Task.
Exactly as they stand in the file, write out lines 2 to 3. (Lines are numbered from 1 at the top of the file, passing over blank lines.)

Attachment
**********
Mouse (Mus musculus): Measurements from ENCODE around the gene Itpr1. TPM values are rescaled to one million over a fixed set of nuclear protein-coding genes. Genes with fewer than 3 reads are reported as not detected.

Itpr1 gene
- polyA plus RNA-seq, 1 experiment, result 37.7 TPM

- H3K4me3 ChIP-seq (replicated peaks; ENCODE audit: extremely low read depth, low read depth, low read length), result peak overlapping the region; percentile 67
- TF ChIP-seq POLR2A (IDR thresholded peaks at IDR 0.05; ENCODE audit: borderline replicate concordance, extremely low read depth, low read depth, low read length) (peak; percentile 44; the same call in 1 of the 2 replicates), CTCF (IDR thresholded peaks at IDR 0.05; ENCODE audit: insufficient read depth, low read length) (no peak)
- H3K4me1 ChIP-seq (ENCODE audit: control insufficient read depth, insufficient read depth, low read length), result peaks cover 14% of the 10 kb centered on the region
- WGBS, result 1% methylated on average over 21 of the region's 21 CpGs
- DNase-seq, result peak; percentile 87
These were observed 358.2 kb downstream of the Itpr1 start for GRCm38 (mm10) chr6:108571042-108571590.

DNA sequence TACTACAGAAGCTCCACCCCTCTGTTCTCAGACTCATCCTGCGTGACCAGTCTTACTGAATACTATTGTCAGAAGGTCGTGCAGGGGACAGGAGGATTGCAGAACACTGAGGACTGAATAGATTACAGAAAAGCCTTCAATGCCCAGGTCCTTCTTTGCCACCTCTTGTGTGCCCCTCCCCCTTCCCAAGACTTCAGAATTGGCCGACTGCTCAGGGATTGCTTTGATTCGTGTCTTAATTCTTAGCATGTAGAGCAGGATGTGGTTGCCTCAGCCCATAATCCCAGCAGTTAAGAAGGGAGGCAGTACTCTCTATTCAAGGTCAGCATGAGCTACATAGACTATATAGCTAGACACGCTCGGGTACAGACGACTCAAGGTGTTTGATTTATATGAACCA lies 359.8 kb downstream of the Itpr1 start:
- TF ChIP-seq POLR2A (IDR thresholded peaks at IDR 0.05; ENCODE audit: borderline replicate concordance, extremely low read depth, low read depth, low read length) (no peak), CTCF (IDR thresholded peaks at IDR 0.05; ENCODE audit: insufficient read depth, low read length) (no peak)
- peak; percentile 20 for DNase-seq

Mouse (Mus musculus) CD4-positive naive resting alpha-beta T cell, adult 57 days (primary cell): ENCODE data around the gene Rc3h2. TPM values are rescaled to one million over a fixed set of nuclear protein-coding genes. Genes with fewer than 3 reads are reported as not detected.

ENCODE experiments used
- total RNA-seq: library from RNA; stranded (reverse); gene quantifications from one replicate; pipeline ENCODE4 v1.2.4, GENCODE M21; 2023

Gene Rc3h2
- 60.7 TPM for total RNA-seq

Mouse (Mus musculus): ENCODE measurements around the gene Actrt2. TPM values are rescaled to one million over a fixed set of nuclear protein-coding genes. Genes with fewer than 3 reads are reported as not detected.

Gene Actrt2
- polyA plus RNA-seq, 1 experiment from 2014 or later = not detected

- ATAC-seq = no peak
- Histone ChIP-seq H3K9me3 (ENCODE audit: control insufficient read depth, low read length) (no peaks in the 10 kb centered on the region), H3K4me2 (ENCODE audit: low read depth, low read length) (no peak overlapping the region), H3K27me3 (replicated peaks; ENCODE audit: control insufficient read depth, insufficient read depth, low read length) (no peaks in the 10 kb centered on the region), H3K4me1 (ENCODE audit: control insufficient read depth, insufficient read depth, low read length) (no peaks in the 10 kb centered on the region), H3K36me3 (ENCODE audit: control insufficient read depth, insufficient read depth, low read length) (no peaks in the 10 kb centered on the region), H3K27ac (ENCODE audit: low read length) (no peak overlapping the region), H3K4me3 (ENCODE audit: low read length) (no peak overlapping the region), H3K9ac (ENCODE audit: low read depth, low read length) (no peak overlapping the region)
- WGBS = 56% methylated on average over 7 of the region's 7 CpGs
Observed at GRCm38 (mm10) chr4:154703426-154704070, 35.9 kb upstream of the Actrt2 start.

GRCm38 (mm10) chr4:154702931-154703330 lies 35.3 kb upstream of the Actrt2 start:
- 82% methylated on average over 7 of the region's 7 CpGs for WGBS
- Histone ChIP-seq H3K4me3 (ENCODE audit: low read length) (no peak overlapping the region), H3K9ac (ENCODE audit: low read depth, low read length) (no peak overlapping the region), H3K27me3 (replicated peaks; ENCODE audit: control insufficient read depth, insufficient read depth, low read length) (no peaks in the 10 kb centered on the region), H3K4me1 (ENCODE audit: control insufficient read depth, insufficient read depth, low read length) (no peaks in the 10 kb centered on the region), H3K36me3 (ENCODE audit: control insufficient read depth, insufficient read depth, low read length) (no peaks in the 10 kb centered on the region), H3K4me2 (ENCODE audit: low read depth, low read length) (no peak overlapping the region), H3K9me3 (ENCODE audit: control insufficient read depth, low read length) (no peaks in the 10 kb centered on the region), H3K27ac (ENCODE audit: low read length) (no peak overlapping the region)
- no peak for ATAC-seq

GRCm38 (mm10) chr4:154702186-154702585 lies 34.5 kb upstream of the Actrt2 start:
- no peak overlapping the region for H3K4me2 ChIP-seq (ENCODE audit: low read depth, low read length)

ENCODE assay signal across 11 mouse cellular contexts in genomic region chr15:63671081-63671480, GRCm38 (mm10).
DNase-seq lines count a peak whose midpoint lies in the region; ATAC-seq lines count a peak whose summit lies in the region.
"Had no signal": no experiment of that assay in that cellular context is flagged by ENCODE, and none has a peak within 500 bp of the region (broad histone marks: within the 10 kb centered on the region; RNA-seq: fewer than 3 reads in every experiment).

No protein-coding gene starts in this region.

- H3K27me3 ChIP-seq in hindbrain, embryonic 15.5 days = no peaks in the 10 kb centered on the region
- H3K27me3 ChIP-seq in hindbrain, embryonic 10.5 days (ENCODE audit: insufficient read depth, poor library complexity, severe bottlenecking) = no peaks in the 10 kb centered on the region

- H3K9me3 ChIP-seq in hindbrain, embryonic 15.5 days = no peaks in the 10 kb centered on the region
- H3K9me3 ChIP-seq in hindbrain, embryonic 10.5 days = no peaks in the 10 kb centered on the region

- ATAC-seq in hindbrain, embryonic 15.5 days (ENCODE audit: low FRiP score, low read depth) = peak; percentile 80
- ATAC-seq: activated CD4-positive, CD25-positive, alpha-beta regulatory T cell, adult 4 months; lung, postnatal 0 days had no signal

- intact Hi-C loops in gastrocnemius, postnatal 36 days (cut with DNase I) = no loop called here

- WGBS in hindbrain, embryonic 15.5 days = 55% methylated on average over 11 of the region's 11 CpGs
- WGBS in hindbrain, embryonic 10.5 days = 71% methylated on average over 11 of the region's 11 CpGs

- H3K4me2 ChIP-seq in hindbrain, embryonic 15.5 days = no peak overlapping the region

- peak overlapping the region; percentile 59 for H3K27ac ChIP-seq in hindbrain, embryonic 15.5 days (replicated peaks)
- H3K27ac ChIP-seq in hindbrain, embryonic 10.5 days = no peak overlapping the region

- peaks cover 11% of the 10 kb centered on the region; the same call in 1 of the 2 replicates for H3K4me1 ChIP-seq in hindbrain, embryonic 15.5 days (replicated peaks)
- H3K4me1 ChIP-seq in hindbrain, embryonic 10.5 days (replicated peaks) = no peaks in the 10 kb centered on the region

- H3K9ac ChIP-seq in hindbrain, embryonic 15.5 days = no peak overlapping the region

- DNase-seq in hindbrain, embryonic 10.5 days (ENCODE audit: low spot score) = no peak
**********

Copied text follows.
Itpr1 gene
- polyA plus RNA-seq, 1 experiment, result 37.7 TPM